Next in our series of “How to Actually Answer” blogs, I’ve decided to cover one of the most commonly asked introductory interview questions:
“Can you tell me a little about yourself?”
It’s funny because lot of us don’t usually have an issue talking about our lives to our friends and family.
However, doing so in front of a potential employer often feels like you’ve been asked to solve a Rubik’s Cube!
Well, it all stems from our brains’ ability to process these situations.
Understanding self-awareness and why we struggle with this question
In 1972, psychologists Shelly Duval and Robert Wicklund developed the theory of self-awareness:
“when we focus our attention on ourselves, we evaluate and compare our current behaviour to our internal standards and values.
We become self-conscious as objective evaluators of ourselves.”
In theory, this refers to your ability to consider self-awareness as a major mechanism or trigger of self-control.
However, to come to grips with the way your brain works and is able to discard self-judgment and negative thoughts of yourself and the world, it can take time.
Psychologist Daniel Goleman pinpoints self-awareness as being able to monitor our inner world, our thoughts and emotions as they arise.
As a result, questions that involve talking about yourself can be rather challenging to a lot of people. Particularly if it’s telling someone you want to make a positive impression to.
If you find yourself being negative about something or too harsh on yourself, this could easily come out in your answering of this question.
This also causes a lot of panic in candidates.
As a result you may be deterred from being able to promptly gather the right thoughts to construct an answer.
Ideally, your interviewer will be looking for a positive response which oozes wisdom, confidence and intelligence.
What shouldn’t you say?
One of the biggest mistakes a lot of candidates make is giving the interviewer a highlights reel of their career so far.
While it’s essential to keep this answer on topic and work-related, simply informing them of your previous jobs isn’t really providing them with a fresh insight – they can read that on your CV!
Similarly, waffling on about your love of Game of Thrones or favourite dish you like to cook isn’t really hitting the mark either.
To break it down for you, an employer is looking for an answer which gives them a positive outlook of why you’ve decided to attend the interview.
So for example, you’re looking for a new challenge or you’ve always loved this particular company.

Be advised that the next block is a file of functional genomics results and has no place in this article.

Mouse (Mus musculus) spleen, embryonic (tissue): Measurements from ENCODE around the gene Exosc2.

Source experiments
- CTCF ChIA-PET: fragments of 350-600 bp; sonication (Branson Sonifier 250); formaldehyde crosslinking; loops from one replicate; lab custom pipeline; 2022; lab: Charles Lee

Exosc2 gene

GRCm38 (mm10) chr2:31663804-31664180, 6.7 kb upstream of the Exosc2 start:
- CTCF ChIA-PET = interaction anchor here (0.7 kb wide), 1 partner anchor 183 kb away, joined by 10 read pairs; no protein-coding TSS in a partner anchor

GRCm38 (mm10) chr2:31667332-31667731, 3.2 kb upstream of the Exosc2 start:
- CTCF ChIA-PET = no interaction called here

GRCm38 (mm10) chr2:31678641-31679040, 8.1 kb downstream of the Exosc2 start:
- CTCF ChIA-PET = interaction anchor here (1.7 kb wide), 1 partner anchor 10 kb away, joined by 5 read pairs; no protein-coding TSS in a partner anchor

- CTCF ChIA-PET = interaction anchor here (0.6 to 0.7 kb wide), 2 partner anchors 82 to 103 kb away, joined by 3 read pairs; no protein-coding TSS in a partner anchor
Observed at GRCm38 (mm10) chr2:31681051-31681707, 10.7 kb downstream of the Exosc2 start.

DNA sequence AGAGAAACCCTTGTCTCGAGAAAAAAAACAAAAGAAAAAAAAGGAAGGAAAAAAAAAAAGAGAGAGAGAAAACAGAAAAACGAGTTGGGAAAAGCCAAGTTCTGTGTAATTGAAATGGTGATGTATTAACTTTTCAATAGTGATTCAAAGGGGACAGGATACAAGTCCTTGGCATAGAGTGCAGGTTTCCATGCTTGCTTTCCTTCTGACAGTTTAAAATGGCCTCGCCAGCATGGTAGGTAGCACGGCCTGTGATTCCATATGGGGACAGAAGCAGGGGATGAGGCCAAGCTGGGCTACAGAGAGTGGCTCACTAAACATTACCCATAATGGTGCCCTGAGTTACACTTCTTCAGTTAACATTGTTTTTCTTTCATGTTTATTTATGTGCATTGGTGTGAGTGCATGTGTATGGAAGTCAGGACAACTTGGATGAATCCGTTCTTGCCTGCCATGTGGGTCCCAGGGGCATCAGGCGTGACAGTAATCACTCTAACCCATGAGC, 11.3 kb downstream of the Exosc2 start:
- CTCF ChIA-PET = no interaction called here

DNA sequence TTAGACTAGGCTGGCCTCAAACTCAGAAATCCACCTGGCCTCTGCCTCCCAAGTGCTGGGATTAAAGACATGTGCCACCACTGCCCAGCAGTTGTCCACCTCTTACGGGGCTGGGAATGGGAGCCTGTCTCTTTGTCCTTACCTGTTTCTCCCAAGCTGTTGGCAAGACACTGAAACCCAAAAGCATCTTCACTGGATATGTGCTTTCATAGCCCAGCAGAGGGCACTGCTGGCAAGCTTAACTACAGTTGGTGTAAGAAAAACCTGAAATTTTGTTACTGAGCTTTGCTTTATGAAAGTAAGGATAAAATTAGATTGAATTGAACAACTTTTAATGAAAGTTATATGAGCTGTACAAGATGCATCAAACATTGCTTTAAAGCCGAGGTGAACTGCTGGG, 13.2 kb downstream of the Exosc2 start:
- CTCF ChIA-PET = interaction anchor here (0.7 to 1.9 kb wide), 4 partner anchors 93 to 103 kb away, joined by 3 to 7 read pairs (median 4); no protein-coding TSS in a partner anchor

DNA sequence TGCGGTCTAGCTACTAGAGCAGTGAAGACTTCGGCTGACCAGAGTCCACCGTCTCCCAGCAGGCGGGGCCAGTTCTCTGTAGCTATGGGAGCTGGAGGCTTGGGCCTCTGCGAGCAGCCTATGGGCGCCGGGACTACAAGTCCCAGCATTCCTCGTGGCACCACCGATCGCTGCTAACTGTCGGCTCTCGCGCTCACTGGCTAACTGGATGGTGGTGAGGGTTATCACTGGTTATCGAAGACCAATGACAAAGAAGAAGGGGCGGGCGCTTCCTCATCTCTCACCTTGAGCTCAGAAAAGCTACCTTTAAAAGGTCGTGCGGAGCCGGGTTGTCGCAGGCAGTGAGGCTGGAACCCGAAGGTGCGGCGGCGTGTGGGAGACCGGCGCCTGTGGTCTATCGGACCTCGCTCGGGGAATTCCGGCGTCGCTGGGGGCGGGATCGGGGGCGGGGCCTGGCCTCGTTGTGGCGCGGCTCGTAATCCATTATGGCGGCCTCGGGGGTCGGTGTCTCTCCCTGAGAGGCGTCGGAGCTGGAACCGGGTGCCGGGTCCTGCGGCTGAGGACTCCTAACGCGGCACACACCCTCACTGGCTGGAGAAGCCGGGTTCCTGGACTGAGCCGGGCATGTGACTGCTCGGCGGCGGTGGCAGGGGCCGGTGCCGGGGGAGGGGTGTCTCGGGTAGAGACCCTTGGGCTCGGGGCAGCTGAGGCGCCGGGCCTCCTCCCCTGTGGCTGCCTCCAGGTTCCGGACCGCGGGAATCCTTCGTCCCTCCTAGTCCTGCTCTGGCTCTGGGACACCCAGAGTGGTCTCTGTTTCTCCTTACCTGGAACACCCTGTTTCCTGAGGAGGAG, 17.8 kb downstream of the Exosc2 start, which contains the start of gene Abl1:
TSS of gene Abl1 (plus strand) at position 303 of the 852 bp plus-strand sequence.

How to answer “Can you tell me a little about yourself?”
In an ideal world, you should treat this question like a pitch.
As I previously mentioned, the interviewer wants to see confidence, a positive approach, wisdom and intelligence all wrapped up in one precise answer.
(Yikes, I know.)
To do this, it’s vitally important to write down keywords highlighted in the job spec.
For instance, if you’re going for a copywriting role, you’ll often see terms like “creative”, “attention to detail” and “SEO”.
In this particular case, think of it like a tick box exercise where you flow from point to point highlighting these keywords as areas you have experience in or possess (if applicable).
Here’s an example answer:
“Over the past five years, I’ve been fortunate to work with an array of businesses, agencies and publishers.
During this time, I’ve held roles where I was able to express my creative side and others that required an expert level of attention to detail and analytical thinking to successfully enhance their content’s SEO.”
Once you’ve covered these keywords, you should then move onto the company itself.
“I think this has made me well-rounded as a copywriter and perfectly positioned to take this role.
I believe this is the perfect opportunity to help me continue progressing, learn new things and grow for many years to come.
I’ve been a great admirer of [business name] for a long time, so it was only a matter of time until I put myself forward for a position with you guys.”
You see, while this kind of answer may not seem like it tells an employer about your hobbies and overall career per se, it does highlight all the positives about the role, the company and your ambitions to fulfil it.
This example answer also lightly touches on the achievements of the individual, stating what they’ve learned and how it’s made them more “well-rounded”.
Again, this is another plus point in how to answer this particular interview question.
Telling an interviewer about yourself is an invitation to highlight the positives in your career.
Plus, don’t forget to demonstrate your willingness to get this particular role.
Always remember to:
– Cover the keywords
– Keep it precise and touch upon your achievements
– Bring it back to why you’re ready to take this job and work for this company
Ultimately, work on your self-awareness to successfully identify your strengths and discard your self-judgement tendencies and you’ll answer this question positively.
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